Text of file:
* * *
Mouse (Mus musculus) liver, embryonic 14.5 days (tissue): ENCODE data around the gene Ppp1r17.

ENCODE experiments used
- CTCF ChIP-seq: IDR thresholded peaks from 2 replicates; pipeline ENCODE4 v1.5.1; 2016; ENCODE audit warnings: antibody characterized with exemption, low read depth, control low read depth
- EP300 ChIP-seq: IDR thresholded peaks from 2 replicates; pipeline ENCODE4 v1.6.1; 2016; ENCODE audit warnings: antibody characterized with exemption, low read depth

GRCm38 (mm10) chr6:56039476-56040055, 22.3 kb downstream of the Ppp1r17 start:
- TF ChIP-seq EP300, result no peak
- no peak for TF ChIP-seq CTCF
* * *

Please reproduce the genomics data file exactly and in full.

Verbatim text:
Mouse (Mus musculus) liver, embryonic 14.5 days (tissue): ENCODE data around the gene Ppp1r17.

ENCODE experiments used
- CTCF ChIP-seq: IDR thresholded peaks from 2 replicates; pipeline ENCODE4 v1.5.1; 2016; ENCODE audit warnings: antibody characterized with exemption, low read depth, control low read depth
- EP300 ChIP-seq: IDR thresholded peaks from 2 replicates; pipeline ENCODE4 v1.6.1; 2016; ENCODE audit warnings: antibody characterized with exemption, low read depth

GRCm38 (mm10) chr6:56039476-56040055, 22.3 kb downstream of the Ppp1r17 start:
- TF ChIP-seq EP300, result no peak
- no peak for TF ChIP-seq CTCF